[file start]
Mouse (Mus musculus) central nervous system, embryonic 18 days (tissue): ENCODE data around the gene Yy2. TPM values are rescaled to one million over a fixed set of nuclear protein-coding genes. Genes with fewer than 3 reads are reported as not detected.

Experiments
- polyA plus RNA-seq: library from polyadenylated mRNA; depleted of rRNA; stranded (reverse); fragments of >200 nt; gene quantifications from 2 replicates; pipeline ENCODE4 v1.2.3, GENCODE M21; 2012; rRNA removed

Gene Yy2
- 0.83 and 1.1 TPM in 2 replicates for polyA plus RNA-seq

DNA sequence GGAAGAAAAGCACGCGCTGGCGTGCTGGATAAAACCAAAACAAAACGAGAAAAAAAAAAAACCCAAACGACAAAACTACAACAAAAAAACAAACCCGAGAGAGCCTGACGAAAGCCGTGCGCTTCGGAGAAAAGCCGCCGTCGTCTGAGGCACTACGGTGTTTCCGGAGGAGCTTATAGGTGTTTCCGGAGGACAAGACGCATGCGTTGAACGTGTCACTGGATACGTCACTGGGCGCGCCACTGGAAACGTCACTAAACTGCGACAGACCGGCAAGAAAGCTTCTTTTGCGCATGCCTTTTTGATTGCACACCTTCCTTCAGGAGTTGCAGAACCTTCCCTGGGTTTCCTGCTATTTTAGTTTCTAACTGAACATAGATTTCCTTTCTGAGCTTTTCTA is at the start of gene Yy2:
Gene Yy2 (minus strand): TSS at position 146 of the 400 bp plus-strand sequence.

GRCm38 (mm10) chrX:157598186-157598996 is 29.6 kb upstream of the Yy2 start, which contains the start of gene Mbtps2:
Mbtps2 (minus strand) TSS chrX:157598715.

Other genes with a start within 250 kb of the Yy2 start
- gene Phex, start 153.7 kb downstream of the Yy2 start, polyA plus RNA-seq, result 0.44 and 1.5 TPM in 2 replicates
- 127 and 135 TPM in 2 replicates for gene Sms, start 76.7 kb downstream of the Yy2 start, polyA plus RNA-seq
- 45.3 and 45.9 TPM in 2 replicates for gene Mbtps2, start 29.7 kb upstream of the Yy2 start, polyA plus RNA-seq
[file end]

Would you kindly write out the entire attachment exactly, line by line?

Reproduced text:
Mouse (Mus musculus) central nervous system, embryonic 18 days (tissue): ENCODE data around the gene Yy2. TPM values are rescaled to one million over a fixed set of nuclear protein-coding genes. Genes with fewer than 3 reads are reported as not detected.

Experiments
- polyA plus RNA-seq: library from polyadenylated mRNA; depleted of rRNA; stranded (reverse); fragments of >200 nt; gene quantifications from 2 replicates; pipeline ENCODE4 v1.2.3, GENCODE M21; 2012; rRNA removed

Gene Yy2
- 0.83 and 1.1 TPM in 2 replicates for polyA plus RNA-seq

DNA sequence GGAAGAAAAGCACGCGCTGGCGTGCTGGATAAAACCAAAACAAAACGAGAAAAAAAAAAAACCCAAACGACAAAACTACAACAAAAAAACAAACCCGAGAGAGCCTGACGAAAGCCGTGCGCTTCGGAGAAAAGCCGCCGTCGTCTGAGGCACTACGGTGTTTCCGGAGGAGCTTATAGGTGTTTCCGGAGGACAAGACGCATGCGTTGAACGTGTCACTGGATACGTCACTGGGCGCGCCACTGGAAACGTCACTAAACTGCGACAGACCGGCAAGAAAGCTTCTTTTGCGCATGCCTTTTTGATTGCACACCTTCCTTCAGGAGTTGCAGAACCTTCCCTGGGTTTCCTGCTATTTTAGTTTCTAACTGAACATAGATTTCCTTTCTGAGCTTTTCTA is at the start of gene Yy2:
Gene Yy2 (minus strand): TSS at position 146 of the 400 bp plus-strand sequence.

GRCm38 (mm10) chrX:157598186-157598996 is 29.6 kb upstream of the Yy2 start, which contains the start of gene Mbtps2:
Mbtps2 (minus strand) TSS chrX:157598715.

Other genes with a start within 250 kb of the Yy2 start
- gene Phex, start 153.7 kb downstream of the Yy2 start, polyA plus RNA-seq, result 0.44 and 1.5 TPM in 2 replicates
- 127 and 135 TPM in 2 replicates for gene Sms, start 76.7 kb downstream of the Yy2 start, polyA plus RNA-seq
- 45.3 and 45.9 TPM in 2 replicates for gene Mbtps2, start 29.7 kb upstream of the Yy2 start, polyA plus RNA-seq